IEEE seems to agree as long as the vendor “participates” in a suitable IEEE publishing program.

Stephen E Arnold, October 10, 2016

Crimping: Is the Method Used for Text Processing?

October 4, 2016

I read an article I found quite thought provoking. “Why Companies Make Their Products Worse” explains that reducing costs allows a manufacturer to expand the market for a product. The idea is that more people will buy a product if it is less expensive than a more sophisticated version of the product. The example which I highlighted in eyeshade green explained that IBM introduced an expensive printer in the 1980s. Then IBM manufactured the different version of the printer using cheaper labor. The folks from Big Blue added electronic components to make the cheaper printer slower. The result was a lower cost printer that was “worse” than the original.

image

Perhaps enterprise search and content processing is a hybrid of two or more creatures?

The write up explained that this approach to degrading a product to make more money has a name—crimping. The concept creates “product sabotage”; that is, intentionally degrading a product for business reasons.

The comments to the article offer additional examples and one helpful person with the handle Dadpolice stated:

The examples you give are accurate, but these aren’t relics of the past. They are incredibly common strategies that chip makers still use today.

I understand the hardware or tangible product application of this idea. I began to think about the use of the tactic by text processing vendors.

The Google Search Appliance may have been a product subject to crimping. As I recall, the most economical GSA was less than $2000, a price which was relatively easy to justify in many organizations. Over the years, the low cost option disappeared and the prices for the Google Search Appliances soared to Autonomy- and Fast Search-levels.

Other vendors introduced search and content processing systems, but the prices remained lofty. Search and content processing in an organization never seemed to get less expensive when one considered the resources required, the license fees, the “customer” support, the upgrades, and the engineering for customization and optimization.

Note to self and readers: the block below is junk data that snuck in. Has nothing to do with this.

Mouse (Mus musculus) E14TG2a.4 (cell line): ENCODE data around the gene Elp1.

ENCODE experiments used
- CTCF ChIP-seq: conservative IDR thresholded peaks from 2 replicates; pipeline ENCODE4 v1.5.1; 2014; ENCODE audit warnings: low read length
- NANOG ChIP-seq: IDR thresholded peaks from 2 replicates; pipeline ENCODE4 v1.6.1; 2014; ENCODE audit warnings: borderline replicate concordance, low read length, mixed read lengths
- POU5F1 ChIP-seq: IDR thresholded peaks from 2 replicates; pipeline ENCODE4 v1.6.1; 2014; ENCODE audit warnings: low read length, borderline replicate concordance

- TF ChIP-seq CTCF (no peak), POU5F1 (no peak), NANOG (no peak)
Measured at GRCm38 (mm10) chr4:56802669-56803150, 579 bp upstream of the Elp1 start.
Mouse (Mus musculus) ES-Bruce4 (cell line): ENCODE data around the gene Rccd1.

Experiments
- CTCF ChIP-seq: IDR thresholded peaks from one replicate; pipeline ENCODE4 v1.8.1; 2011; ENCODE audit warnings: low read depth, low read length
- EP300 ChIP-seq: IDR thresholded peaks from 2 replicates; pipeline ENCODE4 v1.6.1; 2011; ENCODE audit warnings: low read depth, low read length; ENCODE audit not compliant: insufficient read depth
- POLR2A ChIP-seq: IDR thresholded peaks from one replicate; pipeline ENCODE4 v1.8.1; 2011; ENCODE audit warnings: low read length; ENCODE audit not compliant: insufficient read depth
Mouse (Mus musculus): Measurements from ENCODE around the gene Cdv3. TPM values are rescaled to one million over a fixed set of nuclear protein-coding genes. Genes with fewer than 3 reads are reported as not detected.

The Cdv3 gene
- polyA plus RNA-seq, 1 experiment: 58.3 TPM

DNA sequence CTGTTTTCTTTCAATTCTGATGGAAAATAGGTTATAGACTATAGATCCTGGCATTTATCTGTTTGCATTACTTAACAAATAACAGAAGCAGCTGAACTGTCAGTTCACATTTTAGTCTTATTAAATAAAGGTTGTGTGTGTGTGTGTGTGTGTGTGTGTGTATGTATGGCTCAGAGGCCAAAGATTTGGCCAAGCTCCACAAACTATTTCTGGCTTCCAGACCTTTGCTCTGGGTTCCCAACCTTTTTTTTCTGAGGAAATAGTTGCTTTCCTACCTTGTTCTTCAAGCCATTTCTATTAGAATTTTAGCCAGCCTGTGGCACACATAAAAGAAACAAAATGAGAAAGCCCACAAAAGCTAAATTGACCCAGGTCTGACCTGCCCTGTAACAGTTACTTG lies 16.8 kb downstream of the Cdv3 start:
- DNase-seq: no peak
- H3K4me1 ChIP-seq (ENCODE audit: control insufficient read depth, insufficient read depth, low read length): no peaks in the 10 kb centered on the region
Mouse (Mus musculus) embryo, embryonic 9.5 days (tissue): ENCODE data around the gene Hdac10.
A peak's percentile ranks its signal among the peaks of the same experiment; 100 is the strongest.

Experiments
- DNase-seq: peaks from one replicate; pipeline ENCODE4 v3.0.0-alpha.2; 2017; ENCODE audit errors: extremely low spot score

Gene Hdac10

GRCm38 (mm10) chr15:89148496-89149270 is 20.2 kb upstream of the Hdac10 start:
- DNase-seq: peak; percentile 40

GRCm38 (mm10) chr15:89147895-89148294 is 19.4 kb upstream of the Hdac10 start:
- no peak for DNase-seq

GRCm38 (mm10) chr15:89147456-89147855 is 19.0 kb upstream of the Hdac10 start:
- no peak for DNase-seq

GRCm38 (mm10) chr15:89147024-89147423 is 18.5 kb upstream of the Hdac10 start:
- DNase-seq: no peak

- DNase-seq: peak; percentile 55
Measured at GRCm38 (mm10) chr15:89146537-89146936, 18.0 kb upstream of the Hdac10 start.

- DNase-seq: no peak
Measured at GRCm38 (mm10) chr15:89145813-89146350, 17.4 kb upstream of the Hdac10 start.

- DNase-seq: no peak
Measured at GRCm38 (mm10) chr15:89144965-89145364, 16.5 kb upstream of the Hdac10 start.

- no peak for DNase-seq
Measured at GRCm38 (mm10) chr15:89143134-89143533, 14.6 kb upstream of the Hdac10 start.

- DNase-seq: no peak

My hypothesis is that enterprise content processing does not yield compelling examples like the IBM printer example.

Perhaps the adoption rate for open source content processing reflects a pent up demand for “crimping”? Perhaps some clever graduate student would take the initiative to examine the content processing product prices? Licensees spend for sophisticated solution systems like those available from outfits like IBM and Palantir Technologies. The money comes from the engineering and what I call “soft” charges; that is, training, customer support, and engineering and consulting services.

At the other end of the content processing spectrum are open source solutions. The middle between free or low cost systems and high end solutions does not have too many examples. I am confident there are some, but I could identify Funnelback, dtSearch, and a handful of other outfits.

Perhaps “crimping” is not a universal principle? On the other hand, perhaps content processing is an example of a technical software which has its own idiosyncrasies.

Content processing products, I believe, become worse over time. The reason is not “crimping.” The trajectory of lousiness comes from:

  • Layering features on keyword retrieval in hopes of finding a way to generate keen buyer interest
  • Adding features helps justify price increases
  • The greater the complexity of the system, the less likely the licensee will be able to fiddle with the system
  • A refusal to admit that content processing is a core component of many other types of software so “finding information” has become a standard component for other applications.

If content processing is idiosyncratic, that might explain why investors pour money into content processing companies which have little chance to generate sufficient revenue to pay off investors, generate a profit, and build a sustainable business. Enterprise search and content processing vendors seem to be in a state of reinventing or reimagining themselves. Guitar makers just pursue cost cutting and expand their market. It is not so easy for content processing companies.

Stephen E Arnold, October 4, 2016